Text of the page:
Eighth Grade Service Week in the Dominican Republic and Washington D.C.
As part of their service learning curriculum, eighth graders at Glen Urquhart School engage in a week of community service, globally, nationally, or locally. This year, students were given a domestic option to travel to Washington, D.C., and an international option in the Dominican Republic. A commitment to service has been part of the GUS program since its founding in 1977.
“Part of the school’s mission is to teach children to act responsibly in our community and in the world. Community and environmental service occur at every grade level, with each class offering service to benefit the school community and those beyond our school. Participating in trips like these at such a young age is really a gateway experience, which we have found encourages empathy and an interest in making a difference in the lives of others when students leave GUS,” said Head of School David Liebmann.
A group of 14 students traveled to Washington, D.C., to work with the Youth Service Opportunities Project (YSOP), which helps people who are impoverished, hungry, and homeless. YSOP volunteers prepare and serve meals at soup kitchens, sort and distribute items at clothing banks, provide recreational activities and companionship to young children, and distribute food and supplies at food pantries and drop-in centers.
One D.C. trip chaperone offered, “Students learned a great deal about homelessness: the causes and challenges and the amazing amount of commitment that different agencies put into preventing homelessness and aiding those who are without a roof over their heads.”
Students were divided into two groups and visited a different site each day. One group worked at a free farmers’ market, distributing food to senior citizens and serving them a nutritious lunch, and at an aging-in-place program, which helps elders stay in their homes. The other group collected, sorted, and distributed food donations for the hungry and worked in a clothing center that provides free and low-cost clothing, linens, and toiletries to those in need.
A highlight of the trip for the students was when the entire group prepared, served, and shared dinner with members of a homeless community. One student said, “Everyone heard amazing stories and made some new friends. We were shocked to learn that there are over 8,000 homeless in D.C., and after spending time with them, we realized they are just like us in many ways.” The week also afforded a special opportunity for students to visit Massachusetts senator Elizabeth Warren’s office and to explore Washington, D.C., in various ways connected to Glen Urquhart’s service focus.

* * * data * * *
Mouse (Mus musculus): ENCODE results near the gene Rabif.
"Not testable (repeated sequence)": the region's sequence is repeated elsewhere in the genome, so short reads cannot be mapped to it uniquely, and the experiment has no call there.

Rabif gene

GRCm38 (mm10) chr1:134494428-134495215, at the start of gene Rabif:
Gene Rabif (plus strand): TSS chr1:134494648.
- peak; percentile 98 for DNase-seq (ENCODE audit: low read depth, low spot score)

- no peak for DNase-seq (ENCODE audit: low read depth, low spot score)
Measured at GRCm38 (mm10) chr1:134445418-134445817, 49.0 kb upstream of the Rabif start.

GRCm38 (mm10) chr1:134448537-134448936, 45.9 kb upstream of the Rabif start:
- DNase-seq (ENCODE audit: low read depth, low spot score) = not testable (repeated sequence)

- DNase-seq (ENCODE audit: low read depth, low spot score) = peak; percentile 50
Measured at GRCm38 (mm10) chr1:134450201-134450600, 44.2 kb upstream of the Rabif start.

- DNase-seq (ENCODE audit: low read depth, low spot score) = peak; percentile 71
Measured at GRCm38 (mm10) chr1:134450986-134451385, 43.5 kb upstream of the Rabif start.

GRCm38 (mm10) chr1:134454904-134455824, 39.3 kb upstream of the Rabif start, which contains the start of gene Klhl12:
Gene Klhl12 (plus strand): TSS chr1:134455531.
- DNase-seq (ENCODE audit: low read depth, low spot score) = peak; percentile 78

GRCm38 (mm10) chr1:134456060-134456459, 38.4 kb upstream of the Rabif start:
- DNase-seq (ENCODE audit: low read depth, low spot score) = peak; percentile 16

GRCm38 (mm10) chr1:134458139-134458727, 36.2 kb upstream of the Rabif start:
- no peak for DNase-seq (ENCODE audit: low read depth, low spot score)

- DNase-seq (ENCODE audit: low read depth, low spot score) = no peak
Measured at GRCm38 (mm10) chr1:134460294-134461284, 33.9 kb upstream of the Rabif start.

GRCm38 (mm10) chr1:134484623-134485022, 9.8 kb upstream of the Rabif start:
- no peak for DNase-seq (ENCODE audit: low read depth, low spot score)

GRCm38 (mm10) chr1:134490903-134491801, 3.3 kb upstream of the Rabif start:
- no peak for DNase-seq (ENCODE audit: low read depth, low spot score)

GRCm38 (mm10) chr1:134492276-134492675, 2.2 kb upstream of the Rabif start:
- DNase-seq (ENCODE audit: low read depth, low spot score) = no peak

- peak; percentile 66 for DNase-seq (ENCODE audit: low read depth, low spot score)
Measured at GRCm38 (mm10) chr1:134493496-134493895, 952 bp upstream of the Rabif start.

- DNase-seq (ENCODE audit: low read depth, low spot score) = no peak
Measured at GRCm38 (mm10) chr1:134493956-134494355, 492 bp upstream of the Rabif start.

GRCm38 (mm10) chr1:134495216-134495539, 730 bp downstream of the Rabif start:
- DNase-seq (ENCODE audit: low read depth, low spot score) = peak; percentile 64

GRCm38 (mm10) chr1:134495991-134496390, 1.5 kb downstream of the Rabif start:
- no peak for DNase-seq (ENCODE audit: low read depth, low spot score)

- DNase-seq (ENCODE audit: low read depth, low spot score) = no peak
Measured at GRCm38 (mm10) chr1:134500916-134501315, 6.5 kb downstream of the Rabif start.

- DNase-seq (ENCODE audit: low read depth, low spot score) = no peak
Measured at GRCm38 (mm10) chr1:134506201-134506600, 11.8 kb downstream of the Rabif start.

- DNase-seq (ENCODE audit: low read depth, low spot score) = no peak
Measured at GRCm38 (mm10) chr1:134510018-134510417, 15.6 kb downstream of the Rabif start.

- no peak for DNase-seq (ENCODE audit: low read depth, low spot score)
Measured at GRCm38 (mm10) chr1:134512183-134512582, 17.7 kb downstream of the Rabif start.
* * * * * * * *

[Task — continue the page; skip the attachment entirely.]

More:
A second group of 18 students traveled to the Dominican Republic. This year, GUS partnered with Outreach360, which is dedicated to bettering the lives of children through education. Students flew to Santiago and traveled on to the rural seaside town of Monte Cristi. They stayed in Outreach360 facilities and walked to and from school each day.
In the mornings, students taught at the local elementary school, Colegio John F. Kennedy. They split into four groups and taught students in kindergarten through fifth grade. In the afternoon, they worked at the Outreach360 learning center with students in fifth through eighth grade. They had over two hours daily to debrief on the teaching experience, plan lessons, and gather materials. GUS chaperones said they were impressed by the creativity, flexibility, and enthusiasm of all the students. “Everyone had a positive attitude and was willing to jump right in—one of Outreach360's ten principles. The Dominican students loved the compassion they received and returned it in kind, and many GUS students expressed a new appreciation for the teaching process.” The GUS students also valued the friendships they made. One student observed that although “students in the DR lack material things like money and clothes, they have hope and curiosity and a willingness to learn.”
During their week in the DR, GUS travelers were immersed in the local culture and learned about the history of the region. They visited a Cuban museum and watched Black in Latin America, a documentary about the roots of racism and its persistence in such countries as the Dominican Republic, Cuba, and Brazil. They also visited the flats where salt, a major source of income for Monte Cristi, is harvested.
Back at school, students commented that the experience widened their perspective on the world and was really rewarding. Some who have been at GUS since lower school and looked forward to this trip as the culmination of their service experiences, shared that the trip had definitely lived up to expectations and fulfilled an important GUS milestone for them. All the students seem to have truly taken on a new sense of responsibility and an eagerness to use what they’ve learned to continue to serve others. Service week embodies GUS’s mission and the school’s dedication to service, where students “speak individually, yet work collaboratively, discover the best within themselves, respect all people and value their differences, and act responsibly in [their] community and in the world.”